If you’re using Domotz, you may need to process data in a custom way. You may need to do this to create custom reports or react to network events by implementing a specific set of actions.
Our Public API and Webhooks design are useful for this kind of scenario. The Domotz Public API has been designed so that they can be easily implemented to retrieve data out of Domotz “database” (on a polling mechanism) and to execute commands and actions to the Domotz Agents. Therefore, as recommended in the Domotz Public API guide, if you are willing to receive updates on events happening on the Domotz platform, which an “event subscription” model, we recommend the usage of Webhooks. As a matter of fact, the subscription model helps reduce traffic and resource consumption, as compared to a polling mechanism.
However, setting up a Webhook management system is still intimidating for some of you. Firstly, you need to create a public web endpoint to receive reliably and securely events generated by Domotz. Then you need to write some code to parse and manipulate incoming data. You may also need to send your pre-processed data to third-party tools to complete the job.
Simplifying Webhook events
I’m writing this article to explain some workarounds and easier ways to achieve the above. Luckily, some online platforms can help you process webhook events with minimum effort!
For example, Make.com (formerly Integromat) is a no-code tool for creating workflows and solving complex problems intuitively with drag-and-drop functionality. They support hundreds of integrations, so you can easily manage Domotz events with the platform. Using Make.com and Domotz will allow you to let the information flow from Domotz to many external systems.
With Make.com, you create scenarios by chaining predefined modules. Some implement data manipulation logic and others implement the communication with third-party cloud services.
In this post, I’ll explain how to set up a Webhook receiver that listens to your device status events (generated by Domotz) with two goals:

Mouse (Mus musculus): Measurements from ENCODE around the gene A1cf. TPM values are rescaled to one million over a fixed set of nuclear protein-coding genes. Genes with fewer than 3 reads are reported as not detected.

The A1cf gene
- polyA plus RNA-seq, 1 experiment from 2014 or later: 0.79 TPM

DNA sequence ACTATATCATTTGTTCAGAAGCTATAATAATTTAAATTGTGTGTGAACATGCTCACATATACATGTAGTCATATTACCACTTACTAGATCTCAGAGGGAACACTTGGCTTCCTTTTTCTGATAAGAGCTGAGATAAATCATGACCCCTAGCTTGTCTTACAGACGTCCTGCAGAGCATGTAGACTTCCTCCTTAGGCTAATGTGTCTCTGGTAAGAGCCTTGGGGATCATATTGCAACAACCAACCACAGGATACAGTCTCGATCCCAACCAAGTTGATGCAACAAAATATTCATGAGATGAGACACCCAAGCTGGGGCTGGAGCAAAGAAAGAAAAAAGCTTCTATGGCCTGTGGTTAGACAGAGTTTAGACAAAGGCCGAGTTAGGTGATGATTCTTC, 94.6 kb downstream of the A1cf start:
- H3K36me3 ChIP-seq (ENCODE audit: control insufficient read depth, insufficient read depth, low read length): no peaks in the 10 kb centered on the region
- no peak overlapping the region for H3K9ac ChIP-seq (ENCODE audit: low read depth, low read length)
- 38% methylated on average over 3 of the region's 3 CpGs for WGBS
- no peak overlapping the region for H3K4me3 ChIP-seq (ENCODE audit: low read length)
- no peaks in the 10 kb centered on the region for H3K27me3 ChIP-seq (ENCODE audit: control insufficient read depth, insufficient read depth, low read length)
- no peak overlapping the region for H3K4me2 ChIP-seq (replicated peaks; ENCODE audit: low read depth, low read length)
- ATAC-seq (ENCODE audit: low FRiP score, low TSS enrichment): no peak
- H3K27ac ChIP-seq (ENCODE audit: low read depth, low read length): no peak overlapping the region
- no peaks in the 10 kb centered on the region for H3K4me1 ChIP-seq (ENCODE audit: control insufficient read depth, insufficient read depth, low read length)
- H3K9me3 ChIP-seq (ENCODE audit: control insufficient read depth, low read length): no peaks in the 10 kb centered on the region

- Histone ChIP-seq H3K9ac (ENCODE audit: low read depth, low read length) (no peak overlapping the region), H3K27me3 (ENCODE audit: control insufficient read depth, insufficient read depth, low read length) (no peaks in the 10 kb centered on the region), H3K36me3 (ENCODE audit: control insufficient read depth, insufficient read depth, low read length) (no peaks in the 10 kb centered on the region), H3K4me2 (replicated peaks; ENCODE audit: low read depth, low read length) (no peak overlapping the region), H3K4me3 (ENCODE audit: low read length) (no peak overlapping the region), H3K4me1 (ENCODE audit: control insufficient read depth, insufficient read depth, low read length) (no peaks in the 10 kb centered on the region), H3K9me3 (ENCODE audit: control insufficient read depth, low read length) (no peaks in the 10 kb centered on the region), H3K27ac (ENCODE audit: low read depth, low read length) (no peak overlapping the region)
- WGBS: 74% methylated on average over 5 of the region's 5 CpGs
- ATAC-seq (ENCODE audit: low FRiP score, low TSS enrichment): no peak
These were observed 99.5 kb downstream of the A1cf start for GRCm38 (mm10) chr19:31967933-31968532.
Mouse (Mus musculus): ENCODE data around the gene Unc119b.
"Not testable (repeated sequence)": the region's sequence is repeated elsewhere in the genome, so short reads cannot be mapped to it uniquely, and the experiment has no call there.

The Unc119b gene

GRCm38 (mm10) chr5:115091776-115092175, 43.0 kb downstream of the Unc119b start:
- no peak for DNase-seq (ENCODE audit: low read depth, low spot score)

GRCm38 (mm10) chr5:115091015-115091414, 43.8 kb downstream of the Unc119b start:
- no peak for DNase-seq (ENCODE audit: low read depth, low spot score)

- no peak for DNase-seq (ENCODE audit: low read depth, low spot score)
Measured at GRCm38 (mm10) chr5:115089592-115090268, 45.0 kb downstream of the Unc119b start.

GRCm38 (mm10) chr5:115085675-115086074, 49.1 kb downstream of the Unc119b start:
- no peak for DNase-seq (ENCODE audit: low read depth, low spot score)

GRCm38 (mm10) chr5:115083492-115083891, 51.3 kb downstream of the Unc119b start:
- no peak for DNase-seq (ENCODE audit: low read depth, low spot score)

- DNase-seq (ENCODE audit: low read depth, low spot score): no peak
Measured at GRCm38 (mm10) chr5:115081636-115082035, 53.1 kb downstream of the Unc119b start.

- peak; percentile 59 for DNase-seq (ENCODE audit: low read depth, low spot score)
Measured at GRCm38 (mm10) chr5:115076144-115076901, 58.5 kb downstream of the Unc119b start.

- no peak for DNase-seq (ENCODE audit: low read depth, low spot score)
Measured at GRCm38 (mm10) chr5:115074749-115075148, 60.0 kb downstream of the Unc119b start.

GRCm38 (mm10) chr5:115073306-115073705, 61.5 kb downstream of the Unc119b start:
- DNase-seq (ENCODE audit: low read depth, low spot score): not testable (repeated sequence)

- append entries to a Google Sheet: this is useful to store Domotz events in a shared document
- create cards on Trello, implementing a rudimentary ticketing system
Creating the scenario for webhook events
In this first part, I’ll explain how to create the system starting from a template that includes a Webhook and a Google Sheets module. The Webhook configuration is straightforward. You can add an example of the expected data (you can obtain a sample from the Public API documentation https://portal.domotz.com/developers/), and Make.com will provide the endpoint where you can address Webhooks.
Make.com automatically parses incoming messages according to the example you provided. It also helps you extract the message’s relevant information and use it later in the downstream modules.
Configuring Domotz Shared Alerts
Now it’s time to configure the alerts on the Domotz side. We create a new channel using the Webhook endpoint provided by Make.com and associate it with a Shared Alert. Now you can just sit and wait for Google sheets to record your events. The video below shows how the Google Sheet is populated in real-time with Domotz up and down events.
In Make.com, you can create multiple Webhook receivers in various scenarios. This way, you can configure Domotz to dispatch different events for separate scenarios and handle them with other flows.
A simple ticketing system with Trello
In the final example, we’ll see how to build a basic ticketing system using Domotz Webhooks, our Make scenario, and Trello. In Trello, we create a Domotz board with a couple of columns, the first to collect open issues and the other to mark them as solved. Next, we add a Trello module to our scenario and configure access to your account. You can route the same Webhook message to different output modules. For example, the updates will still be happening in your Google sheet in parallel as well as Trello. Next, choose to create a card each time the system receives a Webhook message. To sum up, Make.com helps compose the title and description of the card with a simple drag-and-drop menu. Card creation is automatic when devices change status.
Conclusion on Processing Webhook events
This post shows how Domotz and Make.com can be combined to create a powerful event-processing workflow. Domotz events cover your networks, from device status to performance issues. With Make.com, you can set up a complete processing system for those events in a few minutes.